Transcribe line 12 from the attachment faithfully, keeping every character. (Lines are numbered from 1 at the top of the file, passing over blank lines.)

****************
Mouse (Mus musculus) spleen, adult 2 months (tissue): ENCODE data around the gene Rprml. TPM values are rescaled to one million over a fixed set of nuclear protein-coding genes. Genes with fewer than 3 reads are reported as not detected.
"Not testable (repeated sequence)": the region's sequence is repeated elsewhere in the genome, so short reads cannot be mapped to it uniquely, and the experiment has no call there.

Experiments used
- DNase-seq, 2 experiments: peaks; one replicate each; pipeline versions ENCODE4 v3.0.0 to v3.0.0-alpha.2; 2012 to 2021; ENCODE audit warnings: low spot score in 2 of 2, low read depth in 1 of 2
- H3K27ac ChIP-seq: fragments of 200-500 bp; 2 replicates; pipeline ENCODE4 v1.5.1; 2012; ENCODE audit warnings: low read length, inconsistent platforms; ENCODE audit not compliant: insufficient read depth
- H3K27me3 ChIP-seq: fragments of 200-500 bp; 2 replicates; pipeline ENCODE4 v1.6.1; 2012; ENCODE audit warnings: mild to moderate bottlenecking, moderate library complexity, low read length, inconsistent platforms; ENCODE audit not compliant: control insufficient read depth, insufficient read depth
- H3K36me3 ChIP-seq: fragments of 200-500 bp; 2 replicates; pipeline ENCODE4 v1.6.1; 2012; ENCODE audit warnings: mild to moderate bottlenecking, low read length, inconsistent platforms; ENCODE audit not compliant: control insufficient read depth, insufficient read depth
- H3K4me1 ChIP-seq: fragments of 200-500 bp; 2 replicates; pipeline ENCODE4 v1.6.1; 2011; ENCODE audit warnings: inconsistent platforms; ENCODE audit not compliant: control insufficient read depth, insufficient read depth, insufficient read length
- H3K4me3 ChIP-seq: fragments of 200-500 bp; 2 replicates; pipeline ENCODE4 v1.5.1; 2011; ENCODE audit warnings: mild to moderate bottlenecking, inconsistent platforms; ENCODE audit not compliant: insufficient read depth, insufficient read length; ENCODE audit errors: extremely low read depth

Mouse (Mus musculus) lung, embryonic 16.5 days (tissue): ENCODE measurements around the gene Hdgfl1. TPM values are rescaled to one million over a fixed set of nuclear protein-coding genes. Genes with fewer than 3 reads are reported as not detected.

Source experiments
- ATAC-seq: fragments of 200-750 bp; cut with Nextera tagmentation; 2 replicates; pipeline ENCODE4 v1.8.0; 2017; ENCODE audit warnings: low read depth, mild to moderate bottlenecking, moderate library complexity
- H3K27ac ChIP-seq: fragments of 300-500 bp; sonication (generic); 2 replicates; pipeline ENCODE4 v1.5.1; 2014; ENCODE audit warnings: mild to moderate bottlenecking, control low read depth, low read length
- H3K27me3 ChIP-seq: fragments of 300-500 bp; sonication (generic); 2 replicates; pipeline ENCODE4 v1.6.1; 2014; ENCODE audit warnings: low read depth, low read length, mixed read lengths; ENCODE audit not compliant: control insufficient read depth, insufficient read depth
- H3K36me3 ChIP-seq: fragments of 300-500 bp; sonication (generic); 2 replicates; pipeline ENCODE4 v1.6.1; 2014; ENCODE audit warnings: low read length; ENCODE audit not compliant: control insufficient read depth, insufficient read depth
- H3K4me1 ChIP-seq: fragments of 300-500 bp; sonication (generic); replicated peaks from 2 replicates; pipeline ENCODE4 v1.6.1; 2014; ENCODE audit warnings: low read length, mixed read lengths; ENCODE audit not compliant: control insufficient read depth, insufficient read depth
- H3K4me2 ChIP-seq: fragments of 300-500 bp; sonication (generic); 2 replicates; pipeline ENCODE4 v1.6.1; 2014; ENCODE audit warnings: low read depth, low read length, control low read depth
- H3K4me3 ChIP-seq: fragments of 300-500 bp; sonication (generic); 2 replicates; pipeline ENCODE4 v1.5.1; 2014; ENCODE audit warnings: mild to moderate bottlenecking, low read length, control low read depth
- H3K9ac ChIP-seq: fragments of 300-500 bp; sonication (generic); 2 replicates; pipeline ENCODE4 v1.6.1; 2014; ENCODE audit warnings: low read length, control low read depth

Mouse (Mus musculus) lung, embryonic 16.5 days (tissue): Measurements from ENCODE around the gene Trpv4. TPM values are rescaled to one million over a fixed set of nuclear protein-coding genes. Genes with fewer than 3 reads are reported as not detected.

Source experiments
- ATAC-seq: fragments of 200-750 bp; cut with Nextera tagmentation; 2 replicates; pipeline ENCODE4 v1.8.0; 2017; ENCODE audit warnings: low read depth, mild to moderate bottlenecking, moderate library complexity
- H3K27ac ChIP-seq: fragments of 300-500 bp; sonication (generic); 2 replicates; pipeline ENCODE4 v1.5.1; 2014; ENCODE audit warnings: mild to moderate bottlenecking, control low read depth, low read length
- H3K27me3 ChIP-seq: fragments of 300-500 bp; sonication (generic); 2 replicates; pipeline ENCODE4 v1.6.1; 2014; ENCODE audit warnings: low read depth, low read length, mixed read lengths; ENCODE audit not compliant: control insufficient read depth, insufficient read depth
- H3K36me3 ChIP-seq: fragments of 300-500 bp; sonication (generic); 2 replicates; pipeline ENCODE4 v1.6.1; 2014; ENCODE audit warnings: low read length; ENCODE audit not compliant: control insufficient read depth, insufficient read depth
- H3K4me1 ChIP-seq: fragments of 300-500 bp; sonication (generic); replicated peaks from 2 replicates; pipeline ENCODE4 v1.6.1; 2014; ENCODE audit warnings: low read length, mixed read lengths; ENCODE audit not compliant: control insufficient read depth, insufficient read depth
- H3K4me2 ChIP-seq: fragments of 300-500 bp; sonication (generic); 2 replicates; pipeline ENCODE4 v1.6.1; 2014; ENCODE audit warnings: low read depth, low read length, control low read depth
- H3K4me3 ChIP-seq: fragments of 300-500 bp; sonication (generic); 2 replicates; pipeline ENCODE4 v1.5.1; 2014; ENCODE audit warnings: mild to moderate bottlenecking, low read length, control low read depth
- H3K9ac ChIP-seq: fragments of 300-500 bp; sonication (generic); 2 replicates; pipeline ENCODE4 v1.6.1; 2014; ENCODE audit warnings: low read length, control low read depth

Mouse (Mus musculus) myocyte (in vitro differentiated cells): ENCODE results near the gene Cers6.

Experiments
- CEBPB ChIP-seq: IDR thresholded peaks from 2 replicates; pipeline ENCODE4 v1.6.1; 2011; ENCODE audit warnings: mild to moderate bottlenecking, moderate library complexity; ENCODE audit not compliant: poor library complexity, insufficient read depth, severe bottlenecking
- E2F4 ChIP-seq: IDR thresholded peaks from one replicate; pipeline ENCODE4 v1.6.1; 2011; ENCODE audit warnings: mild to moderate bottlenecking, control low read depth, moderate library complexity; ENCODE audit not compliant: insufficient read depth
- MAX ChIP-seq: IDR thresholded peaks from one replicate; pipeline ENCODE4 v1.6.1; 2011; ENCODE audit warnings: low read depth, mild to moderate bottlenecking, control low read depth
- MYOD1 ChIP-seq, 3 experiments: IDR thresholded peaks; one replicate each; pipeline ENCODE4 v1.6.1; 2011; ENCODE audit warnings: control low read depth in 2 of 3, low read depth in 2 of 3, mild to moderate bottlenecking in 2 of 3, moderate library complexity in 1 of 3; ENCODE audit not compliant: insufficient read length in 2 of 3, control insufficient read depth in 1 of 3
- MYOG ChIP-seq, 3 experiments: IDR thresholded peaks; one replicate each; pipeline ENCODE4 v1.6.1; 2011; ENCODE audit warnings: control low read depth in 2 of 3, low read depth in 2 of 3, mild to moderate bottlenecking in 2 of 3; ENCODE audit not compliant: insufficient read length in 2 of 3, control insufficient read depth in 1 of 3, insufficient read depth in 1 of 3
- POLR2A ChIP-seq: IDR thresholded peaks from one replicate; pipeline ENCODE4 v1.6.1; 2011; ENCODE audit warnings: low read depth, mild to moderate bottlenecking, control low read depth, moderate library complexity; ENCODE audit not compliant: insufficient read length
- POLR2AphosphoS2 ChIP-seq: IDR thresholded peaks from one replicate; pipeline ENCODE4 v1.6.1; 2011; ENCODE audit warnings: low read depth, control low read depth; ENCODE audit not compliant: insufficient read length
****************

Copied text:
- ATAC-seq: fragments of 200-750 bp; cut with Nextera tagmentation; 2 replicates; pipeline ENCODE4 v1.8.0; 2017; ENCODE audit warnings: low read depth, mild to moderate bottlenecking, moderate library complexity